The River Bus is run by MBNA Thames Clippers and not by TfL with services starting at around 06:30 through to 23:00 weekdays and 08:30 to 23:00 weekends, but please check the timetable for exact departure and arrival times.

Prices are per zone, similar in structure to underground pricing, with  zones broken up as Central, East, West, Central and East, Central and West, or All Zones. Full pricing details can be found here.

A map of all the River Bus stops can be found here.

London has further travel options including a Tram and Crossrail, which we will update in the near future.

Planning your journey

Map

The good old technique of looking at maps at bus stops, underground stations and at TfL’s (Transport for London) website works wonders, although these days there are many up to dat tools and apps available to make this easier, showing real-time information, mapping, direct you from a to b and ability to geolocate yourself.

The easiest way to plan your journey, if you have access to the internet is using the TfL journey planner here, or by using an app like Citymapper, these days Google Maps and Apple Maps also offer real-time public transport journey planners via their respective apps (Android or iOS). WE would recommend you lift your head from your smartphone every often as London has a lot to offer, and if you look up once in a while you will see some great architecture and you may be surprised, such as Shakespeare’s head peeking out of a window in Carnaby Street.

Oyster Card – What is it?

Oystercard

We have talked about the Oyster card, and you have probably seen people touching the little blue plastic credit card like thing on the yellow readers on busses and trains in London, but what is it?

It is a smart card, same size as a credit card and used to pay for public transport in London. It is accepted on busses, tube, overground, DLR, some national rail stations, some Thames River crossings and the Emirates Air Line.

You can purchase up an Oyster card at all underground and train stations, as well as in some shops (where you see the Oyster card symbol). There is currently a £5 deposit on all new card,s but this is refundable when you return the card.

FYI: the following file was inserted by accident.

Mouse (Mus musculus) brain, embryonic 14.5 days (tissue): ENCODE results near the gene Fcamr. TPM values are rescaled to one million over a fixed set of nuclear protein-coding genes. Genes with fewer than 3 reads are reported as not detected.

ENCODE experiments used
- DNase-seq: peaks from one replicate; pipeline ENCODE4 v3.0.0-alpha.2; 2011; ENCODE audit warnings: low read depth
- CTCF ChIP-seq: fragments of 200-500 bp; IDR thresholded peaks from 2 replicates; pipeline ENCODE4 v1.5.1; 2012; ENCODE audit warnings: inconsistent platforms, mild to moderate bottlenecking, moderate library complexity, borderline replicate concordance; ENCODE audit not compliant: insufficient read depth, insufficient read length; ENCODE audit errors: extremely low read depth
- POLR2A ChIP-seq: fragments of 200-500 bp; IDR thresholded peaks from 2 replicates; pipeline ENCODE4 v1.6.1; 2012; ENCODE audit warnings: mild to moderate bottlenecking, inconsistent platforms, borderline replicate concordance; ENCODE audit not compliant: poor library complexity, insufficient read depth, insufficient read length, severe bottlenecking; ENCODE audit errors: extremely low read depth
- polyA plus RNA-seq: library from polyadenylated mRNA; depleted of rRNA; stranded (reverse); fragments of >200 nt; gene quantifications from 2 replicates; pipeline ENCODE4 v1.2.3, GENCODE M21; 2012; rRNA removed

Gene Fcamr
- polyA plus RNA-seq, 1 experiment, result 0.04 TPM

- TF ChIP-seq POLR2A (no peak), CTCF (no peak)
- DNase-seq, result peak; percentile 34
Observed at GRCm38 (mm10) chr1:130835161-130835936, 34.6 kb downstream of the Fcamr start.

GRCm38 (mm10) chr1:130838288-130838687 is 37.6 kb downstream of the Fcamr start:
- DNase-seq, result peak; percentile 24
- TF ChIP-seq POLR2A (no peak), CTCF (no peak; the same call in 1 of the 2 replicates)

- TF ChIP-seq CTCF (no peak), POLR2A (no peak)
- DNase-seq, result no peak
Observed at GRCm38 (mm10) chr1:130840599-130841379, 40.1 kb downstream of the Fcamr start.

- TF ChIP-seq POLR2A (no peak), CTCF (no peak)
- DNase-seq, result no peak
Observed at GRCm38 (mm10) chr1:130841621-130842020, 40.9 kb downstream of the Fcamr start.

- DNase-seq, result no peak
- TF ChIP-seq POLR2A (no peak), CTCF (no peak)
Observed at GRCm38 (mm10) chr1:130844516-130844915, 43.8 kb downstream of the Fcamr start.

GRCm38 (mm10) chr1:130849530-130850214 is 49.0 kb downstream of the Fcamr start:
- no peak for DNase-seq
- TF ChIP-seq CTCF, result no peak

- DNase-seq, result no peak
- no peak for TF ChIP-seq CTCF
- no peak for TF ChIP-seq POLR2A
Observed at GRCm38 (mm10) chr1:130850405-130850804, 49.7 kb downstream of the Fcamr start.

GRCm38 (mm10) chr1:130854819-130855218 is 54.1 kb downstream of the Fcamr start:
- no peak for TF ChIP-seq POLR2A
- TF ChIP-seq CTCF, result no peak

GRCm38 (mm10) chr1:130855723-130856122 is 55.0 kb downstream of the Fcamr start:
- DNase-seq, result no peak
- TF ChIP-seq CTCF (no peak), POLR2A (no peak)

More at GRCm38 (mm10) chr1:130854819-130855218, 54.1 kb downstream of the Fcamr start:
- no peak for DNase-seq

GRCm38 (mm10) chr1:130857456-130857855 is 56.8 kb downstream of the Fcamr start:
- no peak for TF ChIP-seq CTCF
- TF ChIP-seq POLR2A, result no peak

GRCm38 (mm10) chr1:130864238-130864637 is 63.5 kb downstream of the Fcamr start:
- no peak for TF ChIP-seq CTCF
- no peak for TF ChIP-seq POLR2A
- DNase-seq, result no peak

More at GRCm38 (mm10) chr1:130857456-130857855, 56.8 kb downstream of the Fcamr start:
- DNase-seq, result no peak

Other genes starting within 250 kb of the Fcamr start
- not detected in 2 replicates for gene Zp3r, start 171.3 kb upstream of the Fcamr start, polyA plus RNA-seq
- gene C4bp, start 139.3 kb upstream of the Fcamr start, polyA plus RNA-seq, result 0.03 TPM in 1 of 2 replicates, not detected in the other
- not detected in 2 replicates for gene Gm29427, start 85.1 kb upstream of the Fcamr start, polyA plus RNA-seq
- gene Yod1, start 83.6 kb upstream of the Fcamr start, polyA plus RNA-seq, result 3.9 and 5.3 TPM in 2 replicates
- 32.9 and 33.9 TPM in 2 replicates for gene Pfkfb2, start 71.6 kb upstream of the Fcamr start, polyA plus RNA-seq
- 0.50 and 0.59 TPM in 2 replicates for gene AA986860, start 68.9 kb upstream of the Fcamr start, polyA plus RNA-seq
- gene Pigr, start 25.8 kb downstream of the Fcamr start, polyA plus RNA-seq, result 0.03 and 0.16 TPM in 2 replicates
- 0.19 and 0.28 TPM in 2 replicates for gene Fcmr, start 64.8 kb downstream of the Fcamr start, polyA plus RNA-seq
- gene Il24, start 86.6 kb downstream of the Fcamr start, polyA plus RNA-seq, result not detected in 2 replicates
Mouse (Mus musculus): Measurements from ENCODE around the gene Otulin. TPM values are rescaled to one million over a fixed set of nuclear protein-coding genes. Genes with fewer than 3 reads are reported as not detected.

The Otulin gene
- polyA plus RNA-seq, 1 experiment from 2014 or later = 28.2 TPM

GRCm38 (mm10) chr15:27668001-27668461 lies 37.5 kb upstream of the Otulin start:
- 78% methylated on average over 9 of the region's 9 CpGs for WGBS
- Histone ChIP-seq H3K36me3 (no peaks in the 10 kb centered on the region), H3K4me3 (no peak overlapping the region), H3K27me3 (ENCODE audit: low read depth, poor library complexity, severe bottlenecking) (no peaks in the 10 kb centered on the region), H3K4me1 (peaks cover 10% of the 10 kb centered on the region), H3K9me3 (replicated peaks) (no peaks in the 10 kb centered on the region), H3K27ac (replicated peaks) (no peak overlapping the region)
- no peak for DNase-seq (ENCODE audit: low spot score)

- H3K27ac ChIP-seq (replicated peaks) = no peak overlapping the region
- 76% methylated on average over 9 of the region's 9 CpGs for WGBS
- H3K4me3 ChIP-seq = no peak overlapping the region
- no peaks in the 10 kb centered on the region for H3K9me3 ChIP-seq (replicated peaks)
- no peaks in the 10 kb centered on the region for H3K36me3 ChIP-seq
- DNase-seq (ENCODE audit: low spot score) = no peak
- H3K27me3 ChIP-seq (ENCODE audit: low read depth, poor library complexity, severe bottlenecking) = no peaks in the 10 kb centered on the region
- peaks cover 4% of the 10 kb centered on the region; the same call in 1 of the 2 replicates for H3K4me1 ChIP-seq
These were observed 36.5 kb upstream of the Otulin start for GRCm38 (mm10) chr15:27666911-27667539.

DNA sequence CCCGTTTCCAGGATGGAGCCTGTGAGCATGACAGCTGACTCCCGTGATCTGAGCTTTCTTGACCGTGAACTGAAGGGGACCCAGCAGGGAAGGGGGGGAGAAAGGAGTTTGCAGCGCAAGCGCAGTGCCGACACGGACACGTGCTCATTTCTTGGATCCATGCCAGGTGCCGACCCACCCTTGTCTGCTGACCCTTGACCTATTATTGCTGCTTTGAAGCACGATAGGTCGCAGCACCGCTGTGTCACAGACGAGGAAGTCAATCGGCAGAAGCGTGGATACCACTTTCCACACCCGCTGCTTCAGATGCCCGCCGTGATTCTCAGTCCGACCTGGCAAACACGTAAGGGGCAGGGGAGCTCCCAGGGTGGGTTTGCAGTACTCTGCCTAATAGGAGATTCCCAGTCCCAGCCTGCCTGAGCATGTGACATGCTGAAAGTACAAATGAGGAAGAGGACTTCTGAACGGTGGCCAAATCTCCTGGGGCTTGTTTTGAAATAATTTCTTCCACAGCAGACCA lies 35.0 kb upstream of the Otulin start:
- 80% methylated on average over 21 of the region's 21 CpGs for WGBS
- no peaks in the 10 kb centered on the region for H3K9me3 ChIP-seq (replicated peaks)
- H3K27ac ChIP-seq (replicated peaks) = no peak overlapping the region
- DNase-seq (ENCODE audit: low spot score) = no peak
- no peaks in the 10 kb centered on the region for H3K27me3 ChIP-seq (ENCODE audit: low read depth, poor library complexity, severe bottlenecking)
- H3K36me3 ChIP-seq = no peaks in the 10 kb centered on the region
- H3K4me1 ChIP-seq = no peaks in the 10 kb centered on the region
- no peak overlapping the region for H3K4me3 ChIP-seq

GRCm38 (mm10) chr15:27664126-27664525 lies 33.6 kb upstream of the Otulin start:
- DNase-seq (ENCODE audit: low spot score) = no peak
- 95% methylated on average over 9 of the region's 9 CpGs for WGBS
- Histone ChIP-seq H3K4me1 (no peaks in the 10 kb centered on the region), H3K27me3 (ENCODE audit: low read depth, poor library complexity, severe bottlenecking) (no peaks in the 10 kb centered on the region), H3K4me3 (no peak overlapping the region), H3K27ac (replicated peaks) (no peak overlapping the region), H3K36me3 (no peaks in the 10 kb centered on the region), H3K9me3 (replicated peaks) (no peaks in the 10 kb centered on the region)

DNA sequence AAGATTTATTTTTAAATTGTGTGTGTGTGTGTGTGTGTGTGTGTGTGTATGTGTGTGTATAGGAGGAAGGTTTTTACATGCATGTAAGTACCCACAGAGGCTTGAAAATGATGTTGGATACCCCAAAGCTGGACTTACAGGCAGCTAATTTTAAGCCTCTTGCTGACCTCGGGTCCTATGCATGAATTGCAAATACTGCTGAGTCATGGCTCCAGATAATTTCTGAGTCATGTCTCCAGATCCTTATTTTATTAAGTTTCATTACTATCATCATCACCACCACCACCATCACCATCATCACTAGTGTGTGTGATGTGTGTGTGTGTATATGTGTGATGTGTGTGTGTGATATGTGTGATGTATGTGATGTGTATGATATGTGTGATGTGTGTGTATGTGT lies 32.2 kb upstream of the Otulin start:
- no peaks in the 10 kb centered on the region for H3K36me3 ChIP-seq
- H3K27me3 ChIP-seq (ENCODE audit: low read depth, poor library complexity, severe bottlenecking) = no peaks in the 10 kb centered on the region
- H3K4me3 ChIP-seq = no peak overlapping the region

To use the Oyster card, simply press it against the yellow readers at point of departure and arrival when using trains, or when you get on the bus, no need to touch when getting off a bus. To top up your oyster or see your balance, you can go to any ticket machine at any stop, press the card again the yellow reader and the balance will be displayed. You can also top up your oyster at any ticket machine, or shops where you see the Oyster symbol.

The Oyster card comes in two flavours, the PAYG (Pay-As-You-Go) and the Travelcard (fixed price for a fixed period of time, 1 week, 1 month, 1 year).

PAYG – Here you pay for what you use, your Oyster has to be topped up before it can be used, and you will see how much each journey costs you when you tap at the end of your journey on the trains, and the beginning of your journey on Buses.  Oyster journeys are currently capped, on a day basis, full fare guid can be found here.

Travel card – Here you pre pay for a set period of time, this is done in the same way as PAYG via one of the ticket machines or shops displaying the logo. Prices can be found here.

Journey Prices in London

On the Underground, the price depends on the start and end point of your journey and which zone you are travelling to and from as well as the time of travel.

London is segregated into travel zones, most visitors will find themselves in Zone 1 and Zone 2 as this is central London, click here or here to see a map of all the zones.

Rush Hour, or Peak travel times are Monday to Friday between 07:30 and 09:30 in the morning and again between 16:00 and 19:00 in the afternoons. Travel during these times is more expensive and you should expect it to be far more crowded at these times.